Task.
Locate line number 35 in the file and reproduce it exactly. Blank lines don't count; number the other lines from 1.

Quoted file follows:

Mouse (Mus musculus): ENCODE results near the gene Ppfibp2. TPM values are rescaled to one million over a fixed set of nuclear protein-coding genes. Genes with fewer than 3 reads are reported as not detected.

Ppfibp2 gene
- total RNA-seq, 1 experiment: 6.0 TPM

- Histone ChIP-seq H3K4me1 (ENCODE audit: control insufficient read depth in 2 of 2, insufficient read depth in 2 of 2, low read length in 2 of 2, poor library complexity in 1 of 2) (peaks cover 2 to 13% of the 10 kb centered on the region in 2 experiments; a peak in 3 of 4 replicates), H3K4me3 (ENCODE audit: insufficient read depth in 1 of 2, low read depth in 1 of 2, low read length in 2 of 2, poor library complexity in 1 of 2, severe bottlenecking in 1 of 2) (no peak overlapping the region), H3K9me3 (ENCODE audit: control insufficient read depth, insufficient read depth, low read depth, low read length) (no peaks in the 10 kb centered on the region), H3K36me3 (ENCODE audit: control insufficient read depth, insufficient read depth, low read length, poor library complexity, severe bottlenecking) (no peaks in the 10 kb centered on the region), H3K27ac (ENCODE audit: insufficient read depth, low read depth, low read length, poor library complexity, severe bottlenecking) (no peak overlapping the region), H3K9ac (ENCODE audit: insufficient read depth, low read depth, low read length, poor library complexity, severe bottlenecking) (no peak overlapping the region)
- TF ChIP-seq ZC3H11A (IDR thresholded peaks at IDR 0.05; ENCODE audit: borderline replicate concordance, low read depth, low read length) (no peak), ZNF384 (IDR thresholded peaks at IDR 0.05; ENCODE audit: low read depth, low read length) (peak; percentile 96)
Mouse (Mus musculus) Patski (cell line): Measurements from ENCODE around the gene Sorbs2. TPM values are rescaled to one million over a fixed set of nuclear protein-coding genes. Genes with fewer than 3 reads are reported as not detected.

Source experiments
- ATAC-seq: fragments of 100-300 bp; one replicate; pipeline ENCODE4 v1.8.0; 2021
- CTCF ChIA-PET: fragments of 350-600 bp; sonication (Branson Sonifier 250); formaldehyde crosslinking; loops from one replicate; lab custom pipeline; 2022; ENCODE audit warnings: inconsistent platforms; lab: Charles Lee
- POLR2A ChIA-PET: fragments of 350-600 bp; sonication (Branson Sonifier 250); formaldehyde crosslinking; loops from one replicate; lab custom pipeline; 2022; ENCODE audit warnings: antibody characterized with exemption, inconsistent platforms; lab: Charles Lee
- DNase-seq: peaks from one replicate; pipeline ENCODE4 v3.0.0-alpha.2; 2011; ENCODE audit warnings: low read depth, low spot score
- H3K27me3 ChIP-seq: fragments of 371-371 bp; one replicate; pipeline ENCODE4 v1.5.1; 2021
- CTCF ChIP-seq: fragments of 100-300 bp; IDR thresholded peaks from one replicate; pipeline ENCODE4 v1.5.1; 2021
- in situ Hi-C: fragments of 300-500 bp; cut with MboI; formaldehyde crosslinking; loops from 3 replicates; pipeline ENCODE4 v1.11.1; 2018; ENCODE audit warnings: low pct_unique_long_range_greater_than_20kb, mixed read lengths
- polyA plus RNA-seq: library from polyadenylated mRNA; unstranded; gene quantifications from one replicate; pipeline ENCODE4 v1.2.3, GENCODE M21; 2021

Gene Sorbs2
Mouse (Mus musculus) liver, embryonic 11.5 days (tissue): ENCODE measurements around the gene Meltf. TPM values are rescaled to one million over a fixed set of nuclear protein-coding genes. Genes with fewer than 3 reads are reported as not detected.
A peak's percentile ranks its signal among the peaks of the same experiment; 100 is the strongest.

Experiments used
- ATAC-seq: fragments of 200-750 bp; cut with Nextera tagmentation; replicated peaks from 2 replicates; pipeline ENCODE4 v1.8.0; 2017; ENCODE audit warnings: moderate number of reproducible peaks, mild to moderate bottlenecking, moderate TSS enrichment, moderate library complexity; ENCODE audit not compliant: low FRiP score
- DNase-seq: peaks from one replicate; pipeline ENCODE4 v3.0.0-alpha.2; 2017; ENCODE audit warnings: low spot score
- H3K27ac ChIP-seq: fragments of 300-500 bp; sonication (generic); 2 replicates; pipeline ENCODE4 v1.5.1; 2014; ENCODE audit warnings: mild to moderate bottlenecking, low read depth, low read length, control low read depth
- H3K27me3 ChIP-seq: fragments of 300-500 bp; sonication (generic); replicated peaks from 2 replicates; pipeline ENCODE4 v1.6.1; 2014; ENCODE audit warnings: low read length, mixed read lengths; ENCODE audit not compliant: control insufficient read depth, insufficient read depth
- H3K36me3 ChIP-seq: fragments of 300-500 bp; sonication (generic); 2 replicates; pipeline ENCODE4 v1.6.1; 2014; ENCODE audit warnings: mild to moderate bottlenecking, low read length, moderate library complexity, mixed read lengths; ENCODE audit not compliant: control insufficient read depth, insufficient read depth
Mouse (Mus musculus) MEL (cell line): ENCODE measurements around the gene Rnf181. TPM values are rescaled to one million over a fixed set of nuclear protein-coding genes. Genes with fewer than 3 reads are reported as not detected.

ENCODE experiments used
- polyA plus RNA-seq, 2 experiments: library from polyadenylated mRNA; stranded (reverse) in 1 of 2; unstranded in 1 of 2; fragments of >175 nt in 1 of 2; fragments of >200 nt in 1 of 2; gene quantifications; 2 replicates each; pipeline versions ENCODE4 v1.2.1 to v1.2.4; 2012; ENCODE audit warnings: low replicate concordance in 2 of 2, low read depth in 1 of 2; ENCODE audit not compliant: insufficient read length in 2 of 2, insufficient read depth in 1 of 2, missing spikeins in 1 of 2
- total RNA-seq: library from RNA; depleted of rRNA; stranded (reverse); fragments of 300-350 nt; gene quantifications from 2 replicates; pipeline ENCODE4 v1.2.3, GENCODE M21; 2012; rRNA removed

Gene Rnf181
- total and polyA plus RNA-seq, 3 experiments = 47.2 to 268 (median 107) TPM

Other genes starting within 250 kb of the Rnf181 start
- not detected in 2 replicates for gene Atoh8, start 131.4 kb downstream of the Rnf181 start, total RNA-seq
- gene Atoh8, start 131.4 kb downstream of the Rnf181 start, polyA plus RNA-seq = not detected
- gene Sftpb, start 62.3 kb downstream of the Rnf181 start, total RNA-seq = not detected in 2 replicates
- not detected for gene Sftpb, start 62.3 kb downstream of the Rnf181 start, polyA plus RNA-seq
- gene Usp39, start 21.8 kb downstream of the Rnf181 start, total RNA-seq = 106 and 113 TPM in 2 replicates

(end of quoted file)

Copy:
- not detected for gene Sftpb, start 62.3 kb downstream of the Rnf181 start, polyA plus RNA-seq